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 The No.5 Lotus of Jim Clark battles for the early lead of the 1967 British Grand Prix at Silverstone with the No.8 Ferrari of New Zealander  Chris Amon.  Jim Clarke went on to win this race, with Chris Amon finishing in third place behind fellow New Zealander Denny Hulme.  Hulme can be seen in the No.2 Brabham car behind the No.3 BRM of Jackie Stewart, which was forced to retire less than half way through the race.

Jim Clark by Ivan Berryman. (GS)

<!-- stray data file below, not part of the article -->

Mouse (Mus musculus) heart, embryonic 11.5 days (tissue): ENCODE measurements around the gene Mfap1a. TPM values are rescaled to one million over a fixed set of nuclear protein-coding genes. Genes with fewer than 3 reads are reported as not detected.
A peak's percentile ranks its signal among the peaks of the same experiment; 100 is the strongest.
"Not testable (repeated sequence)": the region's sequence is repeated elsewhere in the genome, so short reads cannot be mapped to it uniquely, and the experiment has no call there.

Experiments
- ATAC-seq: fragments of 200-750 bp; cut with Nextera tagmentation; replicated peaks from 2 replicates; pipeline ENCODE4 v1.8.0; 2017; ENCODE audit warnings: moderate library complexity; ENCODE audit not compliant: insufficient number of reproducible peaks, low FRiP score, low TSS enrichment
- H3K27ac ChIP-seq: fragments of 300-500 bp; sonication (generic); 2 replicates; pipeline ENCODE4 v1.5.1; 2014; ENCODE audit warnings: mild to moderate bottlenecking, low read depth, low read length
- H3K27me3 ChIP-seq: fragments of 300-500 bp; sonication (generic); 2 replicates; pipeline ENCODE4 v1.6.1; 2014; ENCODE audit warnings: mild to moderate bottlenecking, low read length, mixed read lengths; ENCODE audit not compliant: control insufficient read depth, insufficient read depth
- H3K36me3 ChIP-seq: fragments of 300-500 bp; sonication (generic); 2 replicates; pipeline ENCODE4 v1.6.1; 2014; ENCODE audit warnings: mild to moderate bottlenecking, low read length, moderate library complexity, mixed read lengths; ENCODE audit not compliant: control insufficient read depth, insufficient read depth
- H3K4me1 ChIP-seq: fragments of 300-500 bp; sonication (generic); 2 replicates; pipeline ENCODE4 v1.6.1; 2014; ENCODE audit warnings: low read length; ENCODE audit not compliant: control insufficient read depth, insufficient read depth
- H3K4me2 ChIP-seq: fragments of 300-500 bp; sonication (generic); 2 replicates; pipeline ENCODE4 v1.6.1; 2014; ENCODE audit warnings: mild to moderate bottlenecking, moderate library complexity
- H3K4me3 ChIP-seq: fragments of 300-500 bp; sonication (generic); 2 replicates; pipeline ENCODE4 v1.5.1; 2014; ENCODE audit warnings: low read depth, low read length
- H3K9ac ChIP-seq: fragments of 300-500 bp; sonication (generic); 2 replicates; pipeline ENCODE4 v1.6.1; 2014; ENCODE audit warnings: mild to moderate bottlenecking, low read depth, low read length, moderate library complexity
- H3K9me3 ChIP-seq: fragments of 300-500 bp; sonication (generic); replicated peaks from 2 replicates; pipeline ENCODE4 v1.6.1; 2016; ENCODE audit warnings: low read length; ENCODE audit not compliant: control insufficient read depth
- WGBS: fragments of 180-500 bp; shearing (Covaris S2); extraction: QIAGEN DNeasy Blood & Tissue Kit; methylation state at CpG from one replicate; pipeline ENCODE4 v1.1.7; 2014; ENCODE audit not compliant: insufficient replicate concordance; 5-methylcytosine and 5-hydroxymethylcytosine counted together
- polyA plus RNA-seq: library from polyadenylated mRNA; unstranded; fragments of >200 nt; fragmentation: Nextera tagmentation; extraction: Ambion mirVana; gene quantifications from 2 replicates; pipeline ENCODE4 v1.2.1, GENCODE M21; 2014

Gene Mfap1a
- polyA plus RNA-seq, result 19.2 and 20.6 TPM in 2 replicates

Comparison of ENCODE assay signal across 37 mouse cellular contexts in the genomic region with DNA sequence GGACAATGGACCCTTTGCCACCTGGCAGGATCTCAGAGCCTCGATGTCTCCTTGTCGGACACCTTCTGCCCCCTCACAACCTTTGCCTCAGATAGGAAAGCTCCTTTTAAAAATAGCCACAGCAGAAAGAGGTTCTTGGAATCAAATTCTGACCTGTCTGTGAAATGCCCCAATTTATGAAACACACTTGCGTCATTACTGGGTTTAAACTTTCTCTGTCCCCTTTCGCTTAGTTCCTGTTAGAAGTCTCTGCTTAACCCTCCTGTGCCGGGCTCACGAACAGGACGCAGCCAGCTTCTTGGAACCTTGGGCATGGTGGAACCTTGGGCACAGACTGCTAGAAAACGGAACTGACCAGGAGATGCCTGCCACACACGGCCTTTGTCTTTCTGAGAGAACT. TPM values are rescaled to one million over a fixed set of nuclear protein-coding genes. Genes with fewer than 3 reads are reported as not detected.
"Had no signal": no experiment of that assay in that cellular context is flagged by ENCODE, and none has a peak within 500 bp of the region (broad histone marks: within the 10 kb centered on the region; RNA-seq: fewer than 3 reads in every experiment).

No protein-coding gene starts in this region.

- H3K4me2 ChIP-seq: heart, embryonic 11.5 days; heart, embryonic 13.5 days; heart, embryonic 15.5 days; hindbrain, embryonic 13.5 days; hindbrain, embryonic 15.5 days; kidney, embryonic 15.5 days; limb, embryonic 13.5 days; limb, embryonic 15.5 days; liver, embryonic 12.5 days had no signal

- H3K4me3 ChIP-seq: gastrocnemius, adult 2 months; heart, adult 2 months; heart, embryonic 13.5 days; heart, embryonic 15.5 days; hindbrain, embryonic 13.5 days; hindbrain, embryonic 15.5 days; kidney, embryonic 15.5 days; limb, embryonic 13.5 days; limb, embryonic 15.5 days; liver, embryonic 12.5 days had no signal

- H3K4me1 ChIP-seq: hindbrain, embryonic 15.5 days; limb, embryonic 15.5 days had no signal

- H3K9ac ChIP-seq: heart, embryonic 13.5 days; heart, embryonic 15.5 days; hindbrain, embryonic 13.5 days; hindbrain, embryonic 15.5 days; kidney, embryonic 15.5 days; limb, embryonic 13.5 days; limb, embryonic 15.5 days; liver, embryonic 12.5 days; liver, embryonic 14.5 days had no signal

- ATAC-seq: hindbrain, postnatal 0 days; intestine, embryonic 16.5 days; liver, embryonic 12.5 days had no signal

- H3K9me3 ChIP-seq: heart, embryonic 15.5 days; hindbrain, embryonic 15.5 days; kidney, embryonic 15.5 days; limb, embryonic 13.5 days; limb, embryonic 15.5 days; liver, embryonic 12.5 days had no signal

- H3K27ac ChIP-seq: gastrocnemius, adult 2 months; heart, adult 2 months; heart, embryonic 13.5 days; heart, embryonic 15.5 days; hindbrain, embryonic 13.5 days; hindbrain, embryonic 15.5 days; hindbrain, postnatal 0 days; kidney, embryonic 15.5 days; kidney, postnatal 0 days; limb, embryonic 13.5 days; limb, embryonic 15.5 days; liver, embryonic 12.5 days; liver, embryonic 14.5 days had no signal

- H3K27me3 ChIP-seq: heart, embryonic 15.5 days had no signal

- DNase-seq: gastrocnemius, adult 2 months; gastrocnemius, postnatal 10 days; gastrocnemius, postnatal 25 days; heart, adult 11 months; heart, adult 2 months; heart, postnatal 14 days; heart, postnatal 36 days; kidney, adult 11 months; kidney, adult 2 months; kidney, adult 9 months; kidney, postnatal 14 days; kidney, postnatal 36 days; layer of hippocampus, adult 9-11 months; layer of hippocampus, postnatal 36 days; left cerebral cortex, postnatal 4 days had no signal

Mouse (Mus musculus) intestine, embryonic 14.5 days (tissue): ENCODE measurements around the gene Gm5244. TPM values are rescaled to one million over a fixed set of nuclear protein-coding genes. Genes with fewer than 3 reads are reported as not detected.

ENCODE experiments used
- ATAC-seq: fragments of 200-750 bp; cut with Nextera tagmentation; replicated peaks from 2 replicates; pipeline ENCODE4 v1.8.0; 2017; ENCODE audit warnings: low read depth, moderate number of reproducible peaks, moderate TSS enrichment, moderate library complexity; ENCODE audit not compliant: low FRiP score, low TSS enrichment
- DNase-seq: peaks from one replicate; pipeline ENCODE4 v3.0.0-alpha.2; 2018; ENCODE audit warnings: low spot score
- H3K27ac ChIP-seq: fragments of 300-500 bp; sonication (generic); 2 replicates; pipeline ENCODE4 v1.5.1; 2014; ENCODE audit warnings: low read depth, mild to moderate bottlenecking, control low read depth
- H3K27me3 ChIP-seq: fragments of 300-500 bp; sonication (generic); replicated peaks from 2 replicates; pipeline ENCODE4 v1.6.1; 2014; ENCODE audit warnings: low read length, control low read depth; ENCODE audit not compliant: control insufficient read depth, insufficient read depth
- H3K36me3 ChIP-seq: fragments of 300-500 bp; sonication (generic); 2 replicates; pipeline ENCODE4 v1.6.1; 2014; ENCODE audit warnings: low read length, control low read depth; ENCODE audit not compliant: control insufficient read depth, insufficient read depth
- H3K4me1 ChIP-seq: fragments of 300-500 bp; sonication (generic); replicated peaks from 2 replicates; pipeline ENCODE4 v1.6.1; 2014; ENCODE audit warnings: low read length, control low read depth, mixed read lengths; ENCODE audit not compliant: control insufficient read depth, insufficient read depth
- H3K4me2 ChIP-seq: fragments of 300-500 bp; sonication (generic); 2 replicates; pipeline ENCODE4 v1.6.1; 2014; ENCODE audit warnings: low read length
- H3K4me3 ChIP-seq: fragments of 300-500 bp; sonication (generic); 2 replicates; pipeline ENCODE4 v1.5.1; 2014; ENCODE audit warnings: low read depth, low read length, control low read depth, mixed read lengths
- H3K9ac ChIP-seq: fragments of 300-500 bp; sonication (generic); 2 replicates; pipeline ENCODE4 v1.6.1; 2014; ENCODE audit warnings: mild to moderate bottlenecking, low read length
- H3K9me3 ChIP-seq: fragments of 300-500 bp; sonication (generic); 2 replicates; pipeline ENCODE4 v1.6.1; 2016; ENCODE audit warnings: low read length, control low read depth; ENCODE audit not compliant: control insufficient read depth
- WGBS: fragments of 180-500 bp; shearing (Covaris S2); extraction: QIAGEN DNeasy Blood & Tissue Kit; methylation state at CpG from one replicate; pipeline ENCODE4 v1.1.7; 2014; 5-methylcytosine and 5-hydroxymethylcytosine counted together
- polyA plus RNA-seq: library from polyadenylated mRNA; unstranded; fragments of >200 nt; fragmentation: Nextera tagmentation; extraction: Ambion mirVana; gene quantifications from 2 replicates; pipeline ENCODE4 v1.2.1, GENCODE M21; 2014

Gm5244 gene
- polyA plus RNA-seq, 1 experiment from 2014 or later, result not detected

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GITW1474GS.  The Fall, The Forest Stakes by Henry Alken.
The Fall, The Forest Stakes by Henry Alken. (GS)
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GIMK0601GL.  Outside The three Crowns by Heywood Hardy.

Outside The three Crowns by Heywood Hardy (GL)
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SFA7.  Galileo by Stephen Smith.

Galileo by Stephen Smith.
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 Damon Hill in the number 7 Jordan leads the Ferrari of Michael Schumacher early in the 1999 Formula One season.

Damon Hill - Jordan by Ivan Berryman. (GS)
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Portrait of David Coulthard by Robert Tomlin. (P)